A rimmed sheet pan will be the foundation of the jerky drying set-up. It’s important to have a rimmed baking sheet to catch any dripping juice. To make clean-up easy, line the sheet pan with aluminum foil. You can fit between 2.5 and 3 LBS of meat on two standard size sheet pans.
2 x Wire Rack
The jerky will be laid onto the wire rack which sits in the sheet pan. The wire rack is a critical component to the drying set-up because it allows for airflow under the jerky. This leads to proper drying.
1 x Mixing Bowl
A large mixing bowl will serve as the vehicle for mixing and marination. You can use glass, metal, or plastic.
Alternatively, you can mix all the ingredients in a plastic bag which saves a step from mixing and marination.
1 x Measuring Spoons
You'll need a basic set of measuring spoons.
1 x Oven
Most ovens come equipped with a drying feature which will ensure that the moisture escapes and the jerky dries. If you are cooking your jerky on a standard bake option, prop the door open with a wooden spoon. If your oven has a safety feature that prevents operation with the door open, you can also open the door every 30 minutes during the cook cycle to let the moisture escape and introduce dry air.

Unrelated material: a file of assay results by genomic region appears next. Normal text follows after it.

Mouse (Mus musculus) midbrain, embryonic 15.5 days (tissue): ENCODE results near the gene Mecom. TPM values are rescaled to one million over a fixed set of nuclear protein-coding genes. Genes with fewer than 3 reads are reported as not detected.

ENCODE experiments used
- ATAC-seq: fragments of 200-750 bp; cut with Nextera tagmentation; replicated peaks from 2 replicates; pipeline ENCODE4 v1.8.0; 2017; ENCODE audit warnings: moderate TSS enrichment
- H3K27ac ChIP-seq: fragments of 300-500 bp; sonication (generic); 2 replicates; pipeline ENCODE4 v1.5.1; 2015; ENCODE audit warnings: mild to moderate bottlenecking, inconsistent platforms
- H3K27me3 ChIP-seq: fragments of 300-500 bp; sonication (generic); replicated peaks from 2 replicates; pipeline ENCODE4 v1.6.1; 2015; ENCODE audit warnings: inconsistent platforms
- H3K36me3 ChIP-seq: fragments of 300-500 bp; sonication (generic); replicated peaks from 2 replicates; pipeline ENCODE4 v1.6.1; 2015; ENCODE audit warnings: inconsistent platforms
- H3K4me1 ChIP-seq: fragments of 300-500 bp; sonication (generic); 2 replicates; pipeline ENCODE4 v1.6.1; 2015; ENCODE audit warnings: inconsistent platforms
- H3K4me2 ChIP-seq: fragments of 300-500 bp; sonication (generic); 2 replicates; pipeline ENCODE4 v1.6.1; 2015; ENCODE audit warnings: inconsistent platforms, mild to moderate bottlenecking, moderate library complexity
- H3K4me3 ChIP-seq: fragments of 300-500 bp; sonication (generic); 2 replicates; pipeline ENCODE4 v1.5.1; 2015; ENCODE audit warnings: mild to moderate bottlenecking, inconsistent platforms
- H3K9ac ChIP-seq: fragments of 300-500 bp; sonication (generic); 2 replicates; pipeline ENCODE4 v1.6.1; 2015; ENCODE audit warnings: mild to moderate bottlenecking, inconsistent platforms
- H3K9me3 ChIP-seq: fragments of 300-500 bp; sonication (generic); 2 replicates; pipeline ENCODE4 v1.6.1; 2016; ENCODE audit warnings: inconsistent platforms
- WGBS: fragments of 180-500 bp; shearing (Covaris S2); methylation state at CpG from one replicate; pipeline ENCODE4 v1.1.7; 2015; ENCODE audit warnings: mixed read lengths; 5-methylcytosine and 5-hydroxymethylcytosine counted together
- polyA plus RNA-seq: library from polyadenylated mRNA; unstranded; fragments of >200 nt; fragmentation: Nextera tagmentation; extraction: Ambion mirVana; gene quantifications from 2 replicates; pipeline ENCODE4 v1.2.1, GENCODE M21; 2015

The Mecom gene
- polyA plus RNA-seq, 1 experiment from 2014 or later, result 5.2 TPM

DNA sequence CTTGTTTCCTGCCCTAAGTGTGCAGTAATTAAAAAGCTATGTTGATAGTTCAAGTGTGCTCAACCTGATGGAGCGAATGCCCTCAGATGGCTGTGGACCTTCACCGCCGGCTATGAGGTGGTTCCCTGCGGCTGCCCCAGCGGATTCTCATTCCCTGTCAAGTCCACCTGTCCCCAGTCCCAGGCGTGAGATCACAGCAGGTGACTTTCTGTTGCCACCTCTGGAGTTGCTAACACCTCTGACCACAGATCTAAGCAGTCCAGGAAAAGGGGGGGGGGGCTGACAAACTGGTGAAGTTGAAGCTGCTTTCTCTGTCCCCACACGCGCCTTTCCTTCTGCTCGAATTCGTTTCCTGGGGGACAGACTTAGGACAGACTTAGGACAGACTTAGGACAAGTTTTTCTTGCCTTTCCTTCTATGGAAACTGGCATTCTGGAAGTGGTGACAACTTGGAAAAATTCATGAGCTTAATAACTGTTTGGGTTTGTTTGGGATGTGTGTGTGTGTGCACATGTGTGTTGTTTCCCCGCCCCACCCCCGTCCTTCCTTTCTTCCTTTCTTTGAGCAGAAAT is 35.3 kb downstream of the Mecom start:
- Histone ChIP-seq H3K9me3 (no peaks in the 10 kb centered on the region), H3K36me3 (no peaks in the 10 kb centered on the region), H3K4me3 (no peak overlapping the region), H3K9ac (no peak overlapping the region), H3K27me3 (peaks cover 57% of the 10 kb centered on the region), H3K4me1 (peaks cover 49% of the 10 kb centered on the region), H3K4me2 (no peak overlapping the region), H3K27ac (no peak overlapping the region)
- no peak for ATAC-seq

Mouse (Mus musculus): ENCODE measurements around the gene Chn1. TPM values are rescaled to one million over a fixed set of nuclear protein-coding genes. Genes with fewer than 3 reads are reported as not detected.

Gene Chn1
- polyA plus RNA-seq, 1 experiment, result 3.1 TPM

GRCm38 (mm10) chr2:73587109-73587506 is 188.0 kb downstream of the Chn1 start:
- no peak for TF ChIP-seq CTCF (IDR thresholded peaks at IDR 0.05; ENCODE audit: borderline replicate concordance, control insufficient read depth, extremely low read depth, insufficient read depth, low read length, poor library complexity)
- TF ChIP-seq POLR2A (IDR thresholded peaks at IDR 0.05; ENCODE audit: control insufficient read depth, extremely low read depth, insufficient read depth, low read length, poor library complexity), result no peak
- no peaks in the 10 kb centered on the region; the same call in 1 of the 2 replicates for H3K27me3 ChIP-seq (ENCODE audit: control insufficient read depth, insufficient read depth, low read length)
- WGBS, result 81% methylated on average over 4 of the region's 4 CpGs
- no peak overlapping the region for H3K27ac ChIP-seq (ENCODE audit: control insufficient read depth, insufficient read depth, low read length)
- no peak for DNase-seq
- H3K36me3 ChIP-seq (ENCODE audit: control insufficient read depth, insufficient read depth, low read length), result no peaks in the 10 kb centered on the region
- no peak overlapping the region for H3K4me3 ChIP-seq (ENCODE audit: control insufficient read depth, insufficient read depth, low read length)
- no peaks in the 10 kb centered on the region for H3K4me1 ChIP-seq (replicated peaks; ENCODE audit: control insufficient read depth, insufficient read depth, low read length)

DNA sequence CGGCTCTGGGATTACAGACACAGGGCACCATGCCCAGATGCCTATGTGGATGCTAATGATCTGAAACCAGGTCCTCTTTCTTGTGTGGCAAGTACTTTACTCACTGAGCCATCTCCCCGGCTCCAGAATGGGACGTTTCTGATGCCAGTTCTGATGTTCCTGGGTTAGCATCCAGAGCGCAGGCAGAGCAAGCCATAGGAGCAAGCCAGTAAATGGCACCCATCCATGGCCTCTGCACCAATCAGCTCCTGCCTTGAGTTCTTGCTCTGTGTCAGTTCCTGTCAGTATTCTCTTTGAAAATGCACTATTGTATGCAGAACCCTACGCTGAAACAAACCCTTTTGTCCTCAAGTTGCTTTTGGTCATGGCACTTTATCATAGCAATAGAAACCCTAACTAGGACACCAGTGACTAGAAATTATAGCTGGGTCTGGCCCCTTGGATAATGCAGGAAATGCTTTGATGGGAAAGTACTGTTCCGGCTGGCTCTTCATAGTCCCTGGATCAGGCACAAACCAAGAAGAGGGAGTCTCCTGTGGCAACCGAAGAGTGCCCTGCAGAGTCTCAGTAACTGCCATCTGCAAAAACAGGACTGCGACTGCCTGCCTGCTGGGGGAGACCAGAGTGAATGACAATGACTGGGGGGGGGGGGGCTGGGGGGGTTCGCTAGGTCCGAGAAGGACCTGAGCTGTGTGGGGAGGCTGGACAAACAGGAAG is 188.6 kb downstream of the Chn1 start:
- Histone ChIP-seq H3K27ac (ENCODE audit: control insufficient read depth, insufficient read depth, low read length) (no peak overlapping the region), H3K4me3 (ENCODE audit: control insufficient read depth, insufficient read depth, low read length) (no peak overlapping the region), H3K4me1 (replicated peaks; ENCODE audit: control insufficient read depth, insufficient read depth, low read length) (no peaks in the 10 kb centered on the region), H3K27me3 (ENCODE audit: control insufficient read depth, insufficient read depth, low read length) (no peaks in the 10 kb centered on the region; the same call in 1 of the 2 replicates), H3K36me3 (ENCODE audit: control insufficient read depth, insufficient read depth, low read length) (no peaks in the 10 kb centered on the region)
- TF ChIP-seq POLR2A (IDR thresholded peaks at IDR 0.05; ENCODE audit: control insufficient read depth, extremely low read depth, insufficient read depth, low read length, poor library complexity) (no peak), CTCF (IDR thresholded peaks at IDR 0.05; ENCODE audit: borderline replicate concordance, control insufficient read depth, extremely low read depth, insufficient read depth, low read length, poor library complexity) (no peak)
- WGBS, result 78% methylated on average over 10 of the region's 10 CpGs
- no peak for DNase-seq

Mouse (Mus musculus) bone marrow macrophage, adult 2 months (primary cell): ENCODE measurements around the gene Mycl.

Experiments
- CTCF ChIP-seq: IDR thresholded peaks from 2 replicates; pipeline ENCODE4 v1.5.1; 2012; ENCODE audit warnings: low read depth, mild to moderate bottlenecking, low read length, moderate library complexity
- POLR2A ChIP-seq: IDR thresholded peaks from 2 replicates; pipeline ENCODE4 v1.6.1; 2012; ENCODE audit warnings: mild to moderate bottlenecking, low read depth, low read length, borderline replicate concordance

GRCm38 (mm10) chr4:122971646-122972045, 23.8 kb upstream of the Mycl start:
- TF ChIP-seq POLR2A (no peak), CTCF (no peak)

Go as low as 165°F, but if your oven only goes to 200°F that is just fine, just keep an eye on the temp as you quick to achieve as close to 165°F as possible.
For those that are feeling extra spicy, you can even follow our guide on air fryer beef jerky (coming soon).
Step By Step Instructions
The process of making jerky breaks down into five easy steps, the sixth step being the best part – eating.
1. Slice the Meat
You have a few decisions to make when it comes to the slicing step that will impact the final results of your jerky, but before we get started with the slicing, here’s our first pro tip.
Pro Tip: Before you begin the slicing process, place your meat in the freezer for 30-60 minutes. The pre-slicing freezing step will make the challenge of slicing the meat into thin strips much easier.
While your meat freezes down to a more amenable temperature, you can prep your ingredients and equipment.
With the Grain versus Against the Grain
The first decision when it comes to slicing is whether to slice with the grain or against the grain.
The grain of the meat refers to the direction of the muscle fibers. Cutting against the grain shortens the muscle fibers making it easier to chew. Alternatively, cutting with the grain maintains the length of the fibers and creates a tougher chew.